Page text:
There were other bright spots as well, with Elementary Principal Stacy Collier reporting that reading scores for the fourth and fifth Grades going up, while the third grade’s scores dropped. Social studies and language arts scores were up as well, and the number of Proficient ratings per student met or exceeded the state average in mathematics and reading. Collier was upbeat and told the board the staff is already using the data and working to improve scores for next year. “We have work to do, but we’re on the right track,” said Collier.

MHS Principal Eddie Whitaker agreed and told the board that while the schools were below state averages in most categories, the staff is already working on strategies to improve scores. Genton, in his first year as superintendent at Jenkins, said he has seen a lot of intense work from the staff and the focus is on instruction.

In the campus report for the elementary school at Burdine, Principal Stacy Collier reported that October has been a busy month for elementary students, with guest speakers at the school and off-campus visits. Collier said an Abe Lincoln re-enactor visited, and students attended the Indian Summer Folk Festival at the Little Shepherd Amphitheater and visited the Letcher County Extension Office. Report cards went out at Burdine last week and Collier said that parents and business people will set up trick-or-treat booths around the Burdine Freewill Baptist Church on Halloween day so students can get candy there. Red Ribbon (drug prevention) week is currently underway and the Burdine festival, a fund-raiser to raise money for Christmas presents for students, will be held on November 4. Last week was Safe School Week at Burdine Elementary.

High school activities have focused on college prep, with JHS seniors visiting the University of Pikeville for lunch and a campus tour in late September, along with meeting with representatives of the Kentucky Higher Education Assistance Agency to discuss financing their education, and participating in a FAFSA (Free Application for Federal Student Aid) workshop. The high school participated in National Anti- Bullying Week Activities on October 18–21 and seniors attended the play “Dracula” at Jenny Wiley Theater in Pikeville. Red Ribbon Week is also underway at the high school, and the ACT will be given on November 22.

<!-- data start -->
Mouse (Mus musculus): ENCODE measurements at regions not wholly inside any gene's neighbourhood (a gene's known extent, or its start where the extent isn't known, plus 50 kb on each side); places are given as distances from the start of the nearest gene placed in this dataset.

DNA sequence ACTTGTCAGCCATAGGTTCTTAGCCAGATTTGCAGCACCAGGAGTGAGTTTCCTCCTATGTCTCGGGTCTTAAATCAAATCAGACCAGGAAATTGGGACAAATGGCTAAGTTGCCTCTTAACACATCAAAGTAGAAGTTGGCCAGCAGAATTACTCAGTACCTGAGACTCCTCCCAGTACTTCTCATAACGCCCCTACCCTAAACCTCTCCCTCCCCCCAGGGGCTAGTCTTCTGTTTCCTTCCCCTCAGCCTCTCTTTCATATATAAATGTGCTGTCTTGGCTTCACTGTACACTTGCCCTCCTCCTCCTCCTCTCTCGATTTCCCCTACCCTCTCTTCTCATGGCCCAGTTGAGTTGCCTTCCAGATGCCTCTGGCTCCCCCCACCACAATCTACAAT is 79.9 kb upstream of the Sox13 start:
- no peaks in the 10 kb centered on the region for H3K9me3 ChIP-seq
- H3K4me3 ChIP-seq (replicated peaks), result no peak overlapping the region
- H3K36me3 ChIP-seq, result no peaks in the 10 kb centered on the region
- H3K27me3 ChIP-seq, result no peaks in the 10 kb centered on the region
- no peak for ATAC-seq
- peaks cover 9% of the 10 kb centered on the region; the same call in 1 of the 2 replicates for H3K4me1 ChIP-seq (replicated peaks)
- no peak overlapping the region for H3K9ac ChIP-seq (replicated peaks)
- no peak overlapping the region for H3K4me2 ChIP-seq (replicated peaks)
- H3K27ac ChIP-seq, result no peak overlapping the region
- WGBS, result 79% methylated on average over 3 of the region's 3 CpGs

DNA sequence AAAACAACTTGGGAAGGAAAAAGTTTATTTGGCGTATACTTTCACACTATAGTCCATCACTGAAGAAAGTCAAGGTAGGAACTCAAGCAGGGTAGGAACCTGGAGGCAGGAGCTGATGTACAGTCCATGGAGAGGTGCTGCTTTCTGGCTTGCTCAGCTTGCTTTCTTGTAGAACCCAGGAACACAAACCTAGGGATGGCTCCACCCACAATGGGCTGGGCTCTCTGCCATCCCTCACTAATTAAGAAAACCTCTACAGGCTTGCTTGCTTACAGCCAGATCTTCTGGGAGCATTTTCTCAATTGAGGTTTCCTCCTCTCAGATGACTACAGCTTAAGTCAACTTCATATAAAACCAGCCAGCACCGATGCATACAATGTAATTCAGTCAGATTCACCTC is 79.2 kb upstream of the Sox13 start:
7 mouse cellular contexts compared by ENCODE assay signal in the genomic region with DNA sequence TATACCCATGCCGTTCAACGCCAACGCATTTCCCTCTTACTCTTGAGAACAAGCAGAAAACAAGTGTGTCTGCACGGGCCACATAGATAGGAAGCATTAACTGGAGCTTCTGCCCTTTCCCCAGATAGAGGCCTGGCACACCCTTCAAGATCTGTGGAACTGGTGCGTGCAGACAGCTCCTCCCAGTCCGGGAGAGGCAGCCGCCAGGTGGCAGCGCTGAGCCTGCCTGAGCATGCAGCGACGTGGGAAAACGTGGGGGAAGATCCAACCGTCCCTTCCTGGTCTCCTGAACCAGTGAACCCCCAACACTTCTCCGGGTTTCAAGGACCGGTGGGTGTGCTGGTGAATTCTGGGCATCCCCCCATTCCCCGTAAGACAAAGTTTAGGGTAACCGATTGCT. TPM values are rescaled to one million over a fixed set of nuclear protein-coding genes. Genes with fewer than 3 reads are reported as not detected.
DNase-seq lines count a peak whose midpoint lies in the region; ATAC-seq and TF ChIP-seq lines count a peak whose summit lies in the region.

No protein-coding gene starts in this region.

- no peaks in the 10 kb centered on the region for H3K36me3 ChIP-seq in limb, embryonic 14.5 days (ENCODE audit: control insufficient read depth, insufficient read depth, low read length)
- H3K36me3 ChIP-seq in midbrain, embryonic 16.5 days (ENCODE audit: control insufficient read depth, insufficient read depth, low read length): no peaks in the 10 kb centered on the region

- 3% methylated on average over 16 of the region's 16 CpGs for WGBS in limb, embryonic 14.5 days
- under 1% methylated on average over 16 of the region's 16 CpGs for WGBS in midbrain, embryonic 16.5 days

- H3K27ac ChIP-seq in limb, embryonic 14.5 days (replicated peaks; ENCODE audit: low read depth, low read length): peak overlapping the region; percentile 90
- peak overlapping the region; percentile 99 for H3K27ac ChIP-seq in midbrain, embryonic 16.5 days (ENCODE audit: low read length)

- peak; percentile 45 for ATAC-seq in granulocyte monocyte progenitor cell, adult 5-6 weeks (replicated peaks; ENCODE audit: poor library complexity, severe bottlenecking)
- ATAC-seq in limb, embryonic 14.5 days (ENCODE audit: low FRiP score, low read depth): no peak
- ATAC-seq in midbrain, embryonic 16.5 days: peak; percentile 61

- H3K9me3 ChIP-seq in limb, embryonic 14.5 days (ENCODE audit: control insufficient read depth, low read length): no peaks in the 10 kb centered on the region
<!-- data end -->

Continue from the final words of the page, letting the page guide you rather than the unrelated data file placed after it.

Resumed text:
Technology Director Damien Johnson reported that the security system for both campuses has been upgraded with all digital cameras, with 59 cameras overall. The system also has remote access and can be accessed through personal communications devices. Johnson said every student and staff member now has a Google account and the system has 555 student devices in the district, including iPads and desktop computers.

Johnson also told the board that the Data Seam Program, a state-wide program which has paid for 406 new Apple computers for the system and was funded by coal severance tax funds, will not continue, since a revised funding source was vetoed by Governor Matt Bevin. He asked the board to consider a request to the state legislators, 29th District State Senator Johnny Ray Turner and 94th District State Representative Leslie Combs, for restoring funding for the program. Johnson said that participating in the Data Seam program has allowed a small school system like Jenkins to be the equal of much larger and wealthier systems in technology.

The board also heard a report from Celesta Riffe of the Gear-Up Program. Riffe said the program is funded and managed by Berea College and is designed to prepare students for college. She said that everything about the program is built on the goals of making sure students graduate from high school, making certain students are ready for college, and making their families aware of the need for college. The Jenkins system receives $55,000 in funding from Gear-Up, and Missy Baker is the Gear-Up coordinator for Jenkins. Riffe also told the board that JHS students Jacob Bentley and Jason Sandin have been chosen for Gear-Up’s Primary Appalachian Leaders in Service program.

In other board business:

• The board declined to vote on a proposal to allow for a waiver so students attending the University of Pikeville in the Dual Credit Program can drive their own vehicles to campus when there is no school in Jenkins. The system will continue to provide a bus for their needs on those days as well.

• Superintendent Genton reported that enrollment is up to 454 from 438 last year and added that he and Director of Pupil Personnel Rondall Baker are working on improving daily attendance.


Leave a Reply